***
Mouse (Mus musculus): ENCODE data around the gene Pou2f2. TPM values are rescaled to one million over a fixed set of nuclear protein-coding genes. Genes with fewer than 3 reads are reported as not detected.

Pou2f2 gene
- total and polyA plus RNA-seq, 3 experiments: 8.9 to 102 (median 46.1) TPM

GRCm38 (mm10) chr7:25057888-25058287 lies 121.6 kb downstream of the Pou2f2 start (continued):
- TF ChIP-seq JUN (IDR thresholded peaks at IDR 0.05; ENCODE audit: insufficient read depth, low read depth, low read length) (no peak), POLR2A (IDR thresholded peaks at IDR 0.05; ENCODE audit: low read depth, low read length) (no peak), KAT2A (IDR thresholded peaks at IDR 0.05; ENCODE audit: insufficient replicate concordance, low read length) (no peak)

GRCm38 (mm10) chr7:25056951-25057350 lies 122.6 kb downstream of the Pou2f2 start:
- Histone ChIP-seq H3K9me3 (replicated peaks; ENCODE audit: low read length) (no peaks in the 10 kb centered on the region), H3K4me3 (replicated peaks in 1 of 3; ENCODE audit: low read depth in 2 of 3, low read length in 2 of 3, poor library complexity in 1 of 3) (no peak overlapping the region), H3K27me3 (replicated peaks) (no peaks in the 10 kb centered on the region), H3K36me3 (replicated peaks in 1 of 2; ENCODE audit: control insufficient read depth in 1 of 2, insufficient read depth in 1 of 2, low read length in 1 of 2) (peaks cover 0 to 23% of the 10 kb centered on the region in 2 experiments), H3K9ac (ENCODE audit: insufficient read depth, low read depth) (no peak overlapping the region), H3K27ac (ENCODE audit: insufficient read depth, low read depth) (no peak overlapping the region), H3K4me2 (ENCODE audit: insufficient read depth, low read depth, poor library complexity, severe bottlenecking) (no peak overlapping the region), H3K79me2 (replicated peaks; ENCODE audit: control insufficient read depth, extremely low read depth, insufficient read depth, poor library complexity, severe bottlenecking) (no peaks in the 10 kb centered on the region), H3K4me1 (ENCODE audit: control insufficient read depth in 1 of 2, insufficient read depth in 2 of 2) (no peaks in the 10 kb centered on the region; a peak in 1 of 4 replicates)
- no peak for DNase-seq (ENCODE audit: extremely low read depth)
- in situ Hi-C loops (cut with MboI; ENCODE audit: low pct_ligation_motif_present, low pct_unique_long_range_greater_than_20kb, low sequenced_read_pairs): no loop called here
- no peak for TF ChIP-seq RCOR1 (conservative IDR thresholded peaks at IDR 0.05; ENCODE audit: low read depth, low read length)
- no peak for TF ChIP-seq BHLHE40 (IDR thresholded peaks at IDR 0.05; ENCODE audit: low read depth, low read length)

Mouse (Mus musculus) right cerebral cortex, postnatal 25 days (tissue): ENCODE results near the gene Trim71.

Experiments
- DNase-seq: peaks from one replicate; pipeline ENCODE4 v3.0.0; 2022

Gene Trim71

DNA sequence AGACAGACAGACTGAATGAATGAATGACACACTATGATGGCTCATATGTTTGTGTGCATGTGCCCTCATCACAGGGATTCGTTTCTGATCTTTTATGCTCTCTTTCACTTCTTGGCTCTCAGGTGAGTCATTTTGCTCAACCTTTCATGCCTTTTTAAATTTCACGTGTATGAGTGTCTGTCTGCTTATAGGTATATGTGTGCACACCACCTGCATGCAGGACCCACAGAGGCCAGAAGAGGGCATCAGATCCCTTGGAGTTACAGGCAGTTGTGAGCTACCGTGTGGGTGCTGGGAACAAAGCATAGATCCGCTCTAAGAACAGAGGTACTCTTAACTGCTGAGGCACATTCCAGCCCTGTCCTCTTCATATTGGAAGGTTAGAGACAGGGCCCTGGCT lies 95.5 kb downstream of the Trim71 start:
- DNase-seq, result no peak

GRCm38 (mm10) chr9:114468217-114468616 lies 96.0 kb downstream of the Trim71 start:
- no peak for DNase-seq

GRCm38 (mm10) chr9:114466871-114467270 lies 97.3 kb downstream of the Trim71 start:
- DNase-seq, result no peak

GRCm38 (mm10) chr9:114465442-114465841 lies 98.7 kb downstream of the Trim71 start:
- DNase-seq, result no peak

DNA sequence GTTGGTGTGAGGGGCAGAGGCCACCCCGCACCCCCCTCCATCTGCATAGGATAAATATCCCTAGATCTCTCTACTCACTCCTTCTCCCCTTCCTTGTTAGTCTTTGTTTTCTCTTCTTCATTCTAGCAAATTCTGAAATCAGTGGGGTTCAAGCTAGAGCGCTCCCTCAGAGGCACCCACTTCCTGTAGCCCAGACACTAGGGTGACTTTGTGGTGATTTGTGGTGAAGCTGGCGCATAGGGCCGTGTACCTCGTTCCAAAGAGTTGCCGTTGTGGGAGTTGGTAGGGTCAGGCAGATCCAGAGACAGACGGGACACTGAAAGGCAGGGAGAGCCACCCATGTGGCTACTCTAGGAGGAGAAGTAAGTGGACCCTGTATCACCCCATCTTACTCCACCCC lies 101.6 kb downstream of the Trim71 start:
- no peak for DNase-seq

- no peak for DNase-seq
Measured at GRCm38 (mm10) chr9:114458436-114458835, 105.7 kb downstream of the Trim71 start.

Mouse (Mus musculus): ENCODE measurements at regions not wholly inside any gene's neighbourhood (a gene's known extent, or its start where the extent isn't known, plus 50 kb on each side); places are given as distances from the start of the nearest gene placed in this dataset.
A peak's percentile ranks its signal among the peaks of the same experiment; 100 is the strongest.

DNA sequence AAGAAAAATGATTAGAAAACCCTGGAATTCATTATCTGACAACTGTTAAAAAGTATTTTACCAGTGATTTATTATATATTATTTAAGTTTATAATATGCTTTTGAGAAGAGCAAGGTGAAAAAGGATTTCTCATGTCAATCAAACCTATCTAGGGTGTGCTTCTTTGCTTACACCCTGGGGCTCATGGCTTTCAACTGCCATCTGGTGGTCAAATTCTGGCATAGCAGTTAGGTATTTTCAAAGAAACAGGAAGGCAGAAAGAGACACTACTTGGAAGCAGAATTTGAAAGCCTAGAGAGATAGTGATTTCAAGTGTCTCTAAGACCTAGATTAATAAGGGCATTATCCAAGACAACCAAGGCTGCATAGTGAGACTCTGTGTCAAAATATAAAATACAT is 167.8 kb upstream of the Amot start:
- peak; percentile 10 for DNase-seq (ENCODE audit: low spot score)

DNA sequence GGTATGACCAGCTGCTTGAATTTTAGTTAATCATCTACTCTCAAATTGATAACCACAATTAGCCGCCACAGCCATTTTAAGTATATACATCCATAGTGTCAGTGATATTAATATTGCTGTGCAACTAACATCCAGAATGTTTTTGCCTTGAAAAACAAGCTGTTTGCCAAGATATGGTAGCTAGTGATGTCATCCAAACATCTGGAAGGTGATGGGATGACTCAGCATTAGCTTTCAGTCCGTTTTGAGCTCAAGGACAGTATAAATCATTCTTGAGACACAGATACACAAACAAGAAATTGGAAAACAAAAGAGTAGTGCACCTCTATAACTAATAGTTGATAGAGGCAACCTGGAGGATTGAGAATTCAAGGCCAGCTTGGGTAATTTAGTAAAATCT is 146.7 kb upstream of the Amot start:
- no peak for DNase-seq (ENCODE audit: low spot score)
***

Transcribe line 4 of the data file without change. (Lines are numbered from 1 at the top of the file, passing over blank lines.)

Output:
GRCm38 (mm10) chr7:25057888-25058287 lies 121.6 kb downstream of the Pou2f2 start (continued):